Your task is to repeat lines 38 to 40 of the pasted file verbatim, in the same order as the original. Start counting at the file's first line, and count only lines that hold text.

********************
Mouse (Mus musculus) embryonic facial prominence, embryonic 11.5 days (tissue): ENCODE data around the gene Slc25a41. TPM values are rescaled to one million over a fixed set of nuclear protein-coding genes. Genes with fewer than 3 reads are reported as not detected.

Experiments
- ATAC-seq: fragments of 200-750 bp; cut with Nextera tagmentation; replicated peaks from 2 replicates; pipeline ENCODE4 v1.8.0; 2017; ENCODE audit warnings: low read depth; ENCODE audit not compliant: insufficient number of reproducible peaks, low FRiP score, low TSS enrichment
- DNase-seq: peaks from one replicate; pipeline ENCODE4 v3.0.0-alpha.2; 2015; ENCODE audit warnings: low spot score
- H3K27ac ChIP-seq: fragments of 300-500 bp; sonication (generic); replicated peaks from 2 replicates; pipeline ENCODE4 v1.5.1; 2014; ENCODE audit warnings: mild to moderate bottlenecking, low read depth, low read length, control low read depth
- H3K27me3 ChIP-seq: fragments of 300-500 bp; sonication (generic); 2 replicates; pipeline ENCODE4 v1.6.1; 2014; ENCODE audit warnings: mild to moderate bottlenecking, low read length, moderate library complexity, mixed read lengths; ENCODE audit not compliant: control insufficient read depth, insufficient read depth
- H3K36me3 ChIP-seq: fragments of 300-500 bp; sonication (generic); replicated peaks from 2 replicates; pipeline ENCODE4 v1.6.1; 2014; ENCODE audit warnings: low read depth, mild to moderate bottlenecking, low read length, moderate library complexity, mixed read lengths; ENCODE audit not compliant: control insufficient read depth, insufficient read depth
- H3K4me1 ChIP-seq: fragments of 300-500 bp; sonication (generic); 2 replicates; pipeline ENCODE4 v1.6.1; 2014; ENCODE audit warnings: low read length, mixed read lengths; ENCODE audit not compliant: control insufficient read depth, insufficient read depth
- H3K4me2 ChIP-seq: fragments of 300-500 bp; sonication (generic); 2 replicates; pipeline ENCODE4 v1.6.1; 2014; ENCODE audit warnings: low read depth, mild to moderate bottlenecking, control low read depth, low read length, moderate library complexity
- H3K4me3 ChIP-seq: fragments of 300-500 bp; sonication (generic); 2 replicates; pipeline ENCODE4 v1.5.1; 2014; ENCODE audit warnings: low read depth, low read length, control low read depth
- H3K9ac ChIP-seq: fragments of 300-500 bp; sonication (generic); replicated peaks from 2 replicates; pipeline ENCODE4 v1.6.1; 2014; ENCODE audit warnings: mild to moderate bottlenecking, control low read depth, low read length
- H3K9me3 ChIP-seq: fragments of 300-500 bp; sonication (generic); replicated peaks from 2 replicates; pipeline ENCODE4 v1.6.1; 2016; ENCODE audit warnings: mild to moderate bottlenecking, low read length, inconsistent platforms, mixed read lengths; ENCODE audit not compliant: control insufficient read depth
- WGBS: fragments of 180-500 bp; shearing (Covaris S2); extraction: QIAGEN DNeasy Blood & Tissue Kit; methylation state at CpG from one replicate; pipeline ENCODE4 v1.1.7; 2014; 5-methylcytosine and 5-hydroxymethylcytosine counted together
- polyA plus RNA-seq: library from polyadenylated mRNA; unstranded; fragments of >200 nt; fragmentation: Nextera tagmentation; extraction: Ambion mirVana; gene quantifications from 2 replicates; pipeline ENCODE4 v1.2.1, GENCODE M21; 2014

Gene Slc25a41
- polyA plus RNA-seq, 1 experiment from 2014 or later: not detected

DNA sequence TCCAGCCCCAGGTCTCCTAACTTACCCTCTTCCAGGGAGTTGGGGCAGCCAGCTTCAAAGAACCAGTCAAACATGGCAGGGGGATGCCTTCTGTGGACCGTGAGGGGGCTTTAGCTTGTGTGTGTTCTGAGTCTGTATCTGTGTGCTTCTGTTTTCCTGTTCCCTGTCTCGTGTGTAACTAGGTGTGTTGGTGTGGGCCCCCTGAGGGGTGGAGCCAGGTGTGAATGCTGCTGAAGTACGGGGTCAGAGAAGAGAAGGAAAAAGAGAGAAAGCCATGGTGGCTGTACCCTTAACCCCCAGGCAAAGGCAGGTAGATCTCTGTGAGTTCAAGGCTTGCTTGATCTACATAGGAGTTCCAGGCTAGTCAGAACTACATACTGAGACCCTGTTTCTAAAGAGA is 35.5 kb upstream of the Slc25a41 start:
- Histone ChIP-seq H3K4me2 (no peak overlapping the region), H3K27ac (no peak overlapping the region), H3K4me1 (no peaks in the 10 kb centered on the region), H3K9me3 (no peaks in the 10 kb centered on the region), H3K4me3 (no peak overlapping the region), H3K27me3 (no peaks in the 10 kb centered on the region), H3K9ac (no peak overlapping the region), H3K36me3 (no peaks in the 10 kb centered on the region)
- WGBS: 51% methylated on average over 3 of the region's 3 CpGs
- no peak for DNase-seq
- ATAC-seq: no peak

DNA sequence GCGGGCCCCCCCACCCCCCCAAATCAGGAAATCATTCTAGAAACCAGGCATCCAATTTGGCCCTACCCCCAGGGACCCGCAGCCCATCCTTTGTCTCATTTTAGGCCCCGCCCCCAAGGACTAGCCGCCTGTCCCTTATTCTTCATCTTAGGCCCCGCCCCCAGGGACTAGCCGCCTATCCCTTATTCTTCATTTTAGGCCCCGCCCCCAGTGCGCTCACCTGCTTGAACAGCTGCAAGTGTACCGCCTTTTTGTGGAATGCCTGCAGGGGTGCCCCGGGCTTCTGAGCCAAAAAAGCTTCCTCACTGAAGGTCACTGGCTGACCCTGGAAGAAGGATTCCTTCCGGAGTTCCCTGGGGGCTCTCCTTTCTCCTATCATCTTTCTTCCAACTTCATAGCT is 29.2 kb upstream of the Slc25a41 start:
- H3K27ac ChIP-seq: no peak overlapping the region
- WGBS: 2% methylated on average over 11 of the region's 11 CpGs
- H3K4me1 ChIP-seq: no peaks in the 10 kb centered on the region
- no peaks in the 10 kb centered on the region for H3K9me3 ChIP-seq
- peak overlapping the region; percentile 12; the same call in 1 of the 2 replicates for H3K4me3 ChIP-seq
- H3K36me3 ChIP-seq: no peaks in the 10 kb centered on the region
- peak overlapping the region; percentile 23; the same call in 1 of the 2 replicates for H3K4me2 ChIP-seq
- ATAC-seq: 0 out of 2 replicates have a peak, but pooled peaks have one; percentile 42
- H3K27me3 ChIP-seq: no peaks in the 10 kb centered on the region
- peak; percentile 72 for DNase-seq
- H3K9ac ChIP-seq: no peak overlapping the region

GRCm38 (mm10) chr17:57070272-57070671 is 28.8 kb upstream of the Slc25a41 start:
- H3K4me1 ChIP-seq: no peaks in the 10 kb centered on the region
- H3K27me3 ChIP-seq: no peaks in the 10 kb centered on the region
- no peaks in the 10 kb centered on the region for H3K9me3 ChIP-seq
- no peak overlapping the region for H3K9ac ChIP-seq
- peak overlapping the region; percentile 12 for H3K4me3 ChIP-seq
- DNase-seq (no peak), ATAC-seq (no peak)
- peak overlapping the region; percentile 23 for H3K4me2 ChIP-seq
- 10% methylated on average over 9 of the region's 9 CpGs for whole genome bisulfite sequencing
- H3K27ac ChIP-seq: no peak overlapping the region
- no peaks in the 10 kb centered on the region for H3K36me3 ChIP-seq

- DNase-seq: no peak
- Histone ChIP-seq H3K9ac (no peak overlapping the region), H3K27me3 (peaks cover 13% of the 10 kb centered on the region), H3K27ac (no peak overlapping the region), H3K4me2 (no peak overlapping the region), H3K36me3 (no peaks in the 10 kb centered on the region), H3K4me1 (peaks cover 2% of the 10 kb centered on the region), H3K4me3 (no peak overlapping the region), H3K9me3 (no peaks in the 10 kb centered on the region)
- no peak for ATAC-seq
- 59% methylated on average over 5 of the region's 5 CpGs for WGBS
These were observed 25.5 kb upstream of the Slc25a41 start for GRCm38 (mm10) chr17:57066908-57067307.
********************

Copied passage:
- no peak overlapping the region for H3K9ac ChIP-seq
- peak overlapping the region; percentile 12 for H3K4me3 ChIP-seq
- DNase-seq (no peak), ATAC-seq (no peak)